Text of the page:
Well done, especially the shiny-happy vibe to ease worries that Trump is too much of a demagogue to trust with the presidency. The most arresting thing about this, apart from the tone, is the staccato delivery. The narrator doesn’t even speak in complete sentences at some points. It’s one quick shot of rhetorical morphine after another — jobs, success, building, dreams, freedom, family, unity, together, ahead, future. It’s as if Kellyanne Conway pulled out a master list of the best-testing buzzwords in politics and told her ad guy to cram ’em all in, cutting verbs if necessary. The “movement” theme is smart too in shifting the focus away from Trump, whom most voters dislike, towards his community of believers. The eagerness with which some them have adopted Hillary’s “deplorables” line as a badge of honor is part of that too, I think. It’s a tribal insignia now.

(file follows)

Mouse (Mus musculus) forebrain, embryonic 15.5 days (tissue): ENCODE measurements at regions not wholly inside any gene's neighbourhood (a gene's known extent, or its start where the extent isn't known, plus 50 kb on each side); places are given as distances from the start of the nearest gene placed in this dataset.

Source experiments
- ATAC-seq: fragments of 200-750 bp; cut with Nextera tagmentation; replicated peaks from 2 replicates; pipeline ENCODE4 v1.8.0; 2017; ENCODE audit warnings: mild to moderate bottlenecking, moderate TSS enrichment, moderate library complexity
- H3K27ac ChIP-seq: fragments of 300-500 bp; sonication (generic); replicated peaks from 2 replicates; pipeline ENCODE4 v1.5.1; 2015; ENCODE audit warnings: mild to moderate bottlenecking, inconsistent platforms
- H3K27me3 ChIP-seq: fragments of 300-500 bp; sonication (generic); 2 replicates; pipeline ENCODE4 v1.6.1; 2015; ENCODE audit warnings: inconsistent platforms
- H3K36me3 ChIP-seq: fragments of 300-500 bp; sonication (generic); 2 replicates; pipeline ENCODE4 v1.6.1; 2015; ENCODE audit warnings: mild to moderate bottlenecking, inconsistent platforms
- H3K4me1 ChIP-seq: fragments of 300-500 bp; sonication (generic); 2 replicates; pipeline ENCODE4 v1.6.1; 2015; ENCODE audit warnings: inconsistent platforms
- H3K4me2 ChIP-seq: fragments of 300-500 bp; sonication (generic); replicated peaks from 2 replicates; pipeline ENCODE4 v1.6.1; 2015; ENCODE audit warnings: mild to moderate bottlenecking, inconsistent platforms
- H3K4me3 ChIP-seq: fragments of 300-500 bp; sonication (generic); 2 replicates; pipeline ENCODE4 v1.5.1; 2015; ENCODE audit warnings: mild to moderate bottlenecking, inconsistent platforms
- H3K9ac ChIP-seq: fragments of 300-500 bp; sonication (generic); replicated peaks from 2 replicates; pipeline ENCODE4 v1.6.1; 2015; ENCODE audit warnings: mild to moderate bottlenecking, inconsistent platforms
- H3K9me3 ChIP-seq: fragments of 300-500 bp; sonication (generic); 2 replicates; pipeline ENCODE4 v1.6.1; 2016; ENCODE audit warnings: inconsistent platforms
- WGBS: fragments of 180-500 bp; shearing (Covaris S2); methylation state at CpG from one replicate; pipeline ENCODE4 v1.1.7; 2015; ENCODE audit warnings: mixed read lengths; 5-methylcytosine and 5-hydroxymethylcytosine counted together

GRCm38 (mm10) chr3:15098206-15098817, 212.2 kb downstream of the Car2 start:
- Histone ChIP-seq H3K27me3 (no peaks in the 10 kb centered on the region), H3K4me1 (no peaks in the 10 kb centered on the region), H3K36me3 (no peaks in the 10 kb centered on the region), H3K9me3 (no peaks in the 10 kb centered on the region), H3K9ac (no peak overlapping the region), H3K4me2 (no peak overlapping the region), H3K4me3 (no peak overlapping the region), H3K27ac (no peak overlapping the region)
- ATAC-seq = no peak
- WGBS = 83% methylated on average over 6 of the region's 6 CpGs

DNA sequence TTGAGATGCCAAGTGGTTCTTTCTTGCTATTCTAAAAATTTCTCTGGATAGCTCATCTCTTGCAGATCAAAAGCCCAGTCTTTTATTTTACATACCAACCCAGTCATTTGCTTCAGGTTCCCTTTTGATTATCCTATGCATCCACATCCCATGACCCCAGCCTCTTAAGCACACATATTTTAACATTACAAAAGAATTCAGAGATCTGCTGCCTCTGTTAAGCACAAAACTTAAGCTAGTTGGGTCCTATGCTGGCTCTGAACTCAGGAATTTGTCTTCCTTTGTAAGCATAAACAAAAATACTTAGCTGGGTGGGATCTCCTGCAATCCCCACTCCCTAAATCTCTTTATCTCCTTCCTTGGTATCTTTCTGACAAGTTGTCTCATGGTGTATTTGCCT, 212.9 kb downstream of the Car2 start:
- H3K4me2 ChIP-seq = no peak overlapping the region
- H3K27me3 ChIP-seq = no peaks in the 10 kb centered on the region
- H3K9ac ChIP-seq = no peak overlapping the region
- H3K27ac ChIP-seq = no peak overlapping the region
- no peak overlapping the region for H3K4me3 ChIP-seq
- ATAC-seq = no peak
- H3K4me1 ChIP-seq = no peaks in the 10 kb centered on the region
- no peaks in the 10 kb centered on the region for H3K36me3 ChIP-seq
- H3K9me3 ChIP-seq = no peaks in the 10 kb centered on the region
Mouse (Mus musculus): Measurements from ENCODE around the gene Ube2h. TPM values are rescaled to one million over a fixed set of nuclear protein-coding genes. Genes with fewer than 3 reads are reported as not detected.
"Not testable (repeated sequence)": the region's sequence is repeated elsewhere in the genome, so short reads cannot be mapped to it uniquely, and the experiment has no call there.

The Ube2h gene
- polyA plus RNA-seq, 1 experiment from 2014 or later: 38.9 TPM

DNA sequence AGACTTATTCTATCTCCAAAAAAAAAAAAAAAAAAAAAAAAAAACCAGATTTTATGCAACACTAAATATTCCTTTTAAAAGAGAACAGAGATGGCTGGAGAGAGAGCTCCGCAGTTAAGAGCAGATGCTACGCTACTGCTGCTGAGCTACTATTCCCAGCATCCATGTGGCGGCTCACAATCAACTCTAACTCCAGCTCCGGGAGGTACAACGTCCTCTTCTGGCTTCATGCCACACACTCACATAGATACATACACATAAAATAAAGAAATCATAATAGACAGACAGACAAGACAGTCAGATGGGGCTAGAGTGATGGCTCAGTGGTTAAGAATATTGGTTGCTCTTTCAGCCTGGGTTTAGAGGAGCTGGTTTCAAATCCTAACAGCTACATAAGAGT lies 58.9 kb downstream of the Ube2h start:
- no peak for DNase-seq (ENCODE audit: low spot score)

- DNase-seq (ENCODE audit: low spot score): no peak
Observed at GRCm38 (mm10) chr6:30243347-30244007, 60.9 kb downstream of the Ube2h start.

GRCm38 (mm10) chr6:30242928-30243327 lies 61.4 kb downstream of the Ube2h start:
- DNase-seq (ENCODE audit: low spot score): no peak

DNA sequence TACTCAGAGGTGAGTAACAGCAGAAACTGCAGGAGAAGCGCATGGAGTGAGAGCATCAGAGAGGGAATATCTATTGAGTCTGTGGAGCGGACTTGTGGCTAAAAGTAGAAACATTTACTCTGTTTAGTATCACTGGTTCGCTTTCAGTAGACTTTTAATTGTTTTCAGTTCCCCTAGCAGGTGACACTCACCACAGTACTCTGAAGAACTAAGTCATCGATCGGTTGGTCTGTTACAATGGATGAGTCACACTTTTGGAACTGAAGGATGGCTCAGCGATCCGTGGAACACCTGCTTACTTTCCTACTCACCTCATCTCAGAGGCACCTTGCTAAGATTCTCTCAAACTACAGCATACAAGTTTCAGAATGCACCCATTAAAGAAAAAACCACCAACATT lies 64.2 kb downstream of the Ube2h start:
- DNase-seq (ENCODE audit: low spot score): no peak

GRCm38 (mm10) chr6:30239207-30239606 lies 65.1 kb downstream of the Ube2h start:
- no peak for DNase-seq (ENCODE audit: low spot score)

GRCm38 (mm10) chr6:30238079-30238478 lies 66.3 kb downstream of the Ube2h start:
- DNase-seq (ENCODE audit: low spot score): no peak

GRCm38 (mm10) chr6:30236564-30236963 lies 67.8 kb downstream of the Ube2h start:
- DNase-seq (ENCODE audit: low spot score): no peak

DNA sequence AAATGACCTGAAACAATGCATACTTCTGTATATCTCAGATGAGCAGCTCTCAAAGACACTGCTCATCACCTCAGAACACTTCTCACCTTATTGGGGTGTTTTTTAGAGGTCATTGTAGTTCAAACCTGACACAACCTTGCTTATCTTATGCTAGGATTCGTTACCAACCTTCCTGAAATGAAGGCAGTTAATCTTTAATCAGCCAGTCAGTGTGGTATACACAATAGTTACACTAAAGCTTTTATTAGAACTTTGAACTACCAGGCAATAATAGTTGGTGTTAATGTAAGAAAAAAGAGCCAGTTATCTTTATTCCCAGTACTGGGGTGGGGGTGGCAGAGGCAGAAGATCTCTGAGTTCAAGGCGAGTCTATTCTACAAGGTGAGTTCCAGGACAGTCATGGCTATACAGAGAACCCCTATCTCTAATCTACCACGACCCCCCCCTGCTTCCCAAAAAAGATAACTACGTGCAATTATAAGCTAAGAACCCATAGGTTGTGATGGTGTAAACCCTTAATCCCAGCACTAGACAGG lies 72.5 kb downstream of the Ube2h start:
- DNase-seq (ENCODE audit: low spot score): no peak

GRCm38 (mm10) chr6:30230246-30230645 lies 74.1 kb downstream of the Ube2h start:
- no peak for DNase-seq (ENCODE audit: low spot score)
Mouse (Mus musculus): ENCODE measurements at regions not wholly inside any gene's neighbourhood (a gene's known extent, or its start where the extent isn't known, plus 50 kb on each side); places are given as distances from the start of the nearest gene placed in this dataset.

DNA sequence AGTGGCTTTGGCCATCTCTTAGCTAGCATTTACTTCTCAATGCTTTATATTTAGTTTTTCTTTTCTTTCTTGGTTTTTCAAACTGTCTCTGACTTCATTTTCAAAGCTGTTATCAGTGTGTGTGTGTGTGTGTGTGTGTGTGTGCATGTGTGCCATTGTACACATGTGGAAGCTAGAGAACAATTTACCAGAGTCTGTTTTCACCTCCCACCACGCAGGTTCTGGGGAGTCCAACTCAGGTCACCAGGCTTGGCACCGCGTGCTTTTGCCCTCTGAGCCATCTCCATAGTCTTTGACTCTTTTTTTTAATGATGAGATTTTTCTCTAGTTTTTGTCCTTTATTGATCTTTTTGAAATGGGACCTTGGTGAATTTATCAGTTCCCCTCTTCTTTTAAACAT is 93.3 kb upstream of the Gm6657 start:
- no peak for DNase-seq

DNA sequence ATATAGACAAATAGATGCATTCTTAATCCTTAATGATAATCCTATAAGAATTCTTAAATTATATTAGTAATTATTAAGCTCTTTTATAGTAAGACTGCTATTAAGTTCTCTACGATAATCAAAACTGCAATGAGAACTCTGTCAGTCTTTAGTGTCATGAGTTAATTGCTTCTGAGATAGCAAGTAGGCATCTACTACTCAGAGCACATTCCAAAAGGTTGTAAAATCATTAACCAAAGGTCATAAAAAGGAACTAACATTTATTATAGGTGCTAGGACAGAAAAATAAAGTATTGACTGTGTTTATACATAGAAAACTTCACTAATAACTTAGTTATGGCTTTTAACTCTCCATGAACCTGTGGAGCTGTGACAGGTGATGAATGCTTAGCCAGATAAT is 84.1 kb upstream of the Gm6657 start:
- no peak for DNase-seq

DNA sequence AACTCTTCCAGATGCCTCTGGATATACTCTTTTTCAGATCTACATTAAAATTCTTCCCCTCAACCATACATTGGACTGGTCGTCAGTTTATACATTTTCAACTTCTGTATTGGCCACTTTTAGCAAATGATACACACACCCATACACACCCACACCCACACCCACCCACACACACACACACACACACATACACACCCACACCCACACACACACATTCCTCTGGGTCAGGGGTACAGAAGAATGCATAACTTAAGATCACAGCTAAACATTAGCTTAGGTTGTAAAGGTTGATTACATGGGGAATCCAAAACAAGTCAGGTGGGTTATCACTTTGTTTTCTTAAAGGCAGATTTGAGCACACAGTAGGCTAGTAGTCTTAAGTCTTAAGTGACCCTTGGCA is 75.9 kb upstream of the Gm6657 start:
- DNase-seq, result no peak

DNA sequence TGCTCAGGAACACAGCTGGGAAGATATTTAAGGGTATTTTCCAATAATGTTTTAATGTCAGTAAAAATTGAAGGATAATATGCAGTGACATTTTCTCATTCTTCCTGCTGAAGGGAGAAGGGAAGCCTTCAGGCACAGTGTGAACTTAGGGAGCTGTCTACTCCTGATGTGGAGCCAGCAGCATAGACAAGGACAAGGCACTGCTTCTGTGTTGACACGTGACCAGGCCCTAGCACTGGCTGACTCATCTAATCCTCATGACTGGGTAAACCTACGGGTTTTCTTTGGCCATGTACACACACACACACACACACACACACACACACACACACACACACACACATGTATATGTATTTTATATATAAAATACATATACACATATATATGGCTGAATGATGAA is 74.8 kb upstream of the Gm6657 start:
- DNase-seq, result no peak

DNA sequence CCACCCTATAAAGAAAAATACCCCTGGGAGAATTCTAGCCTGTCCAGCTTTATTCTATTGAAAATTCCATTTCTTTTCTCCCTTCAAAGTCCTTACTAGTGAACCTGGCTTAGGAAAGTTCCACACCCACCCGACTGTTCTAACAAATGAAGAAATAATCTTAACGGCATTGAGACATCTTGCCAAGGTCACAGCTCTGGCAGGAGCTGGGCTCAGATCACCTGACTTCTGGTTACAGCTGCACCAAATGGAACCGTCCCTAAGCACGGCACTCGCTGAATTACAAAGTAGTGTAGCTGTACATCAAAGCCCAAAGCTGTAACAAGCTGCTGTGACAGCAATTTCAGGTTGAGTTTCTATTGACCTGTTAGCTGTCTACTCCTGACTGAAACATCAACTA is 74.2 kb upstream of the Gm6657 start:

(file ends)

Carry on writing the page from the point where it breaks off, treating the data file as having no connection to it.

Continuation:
Bernie Sanders, the other populist running this year, had his own version of a “movement” ad in the primaries that aimed at a similar sense of community. That was the famous “America” spot with no narration, just the old Simon and Garfunkel tune. That ad was impressionistic; in its own way this one is too. But it’s impressionistic in the way a sales pitch is, breathless in rattling off all of the ways you’ll benefit from the product if you make the purchase. Sanders’s ad was a hymn to recapturing the lost spirit of the left, impressionistic in the way music is. Interestingly, Sanders’s spot feels more overtly nostalgic for a bygone America than Trump’s does (hippies used to be proud to be communists, damn it) even though Trump’s the one running as the “Make America Great Again” guy. Also interestingly, Sanders’s ad is crowd-oriented despite the fact that he tops everyone, Obama included, in favorable ratings of well-known politicians these days. He could have gotten away with a commercial more focused on him personally. Presumably he wanted to draw a contrast with Hillary, whose campaign has always stood for nothing grander than her own ambition, by emphasizing that his own campaign stood for the people, not him. Trump, the larger-than-life mega-celebrity, can’t quite pull that off. If he wants to convince you that his campaign’s about you, not the billionaire narcissist TV star who can’t stop talking about how awesome he is at the center of it, the message needs to be more overt. Which it is here.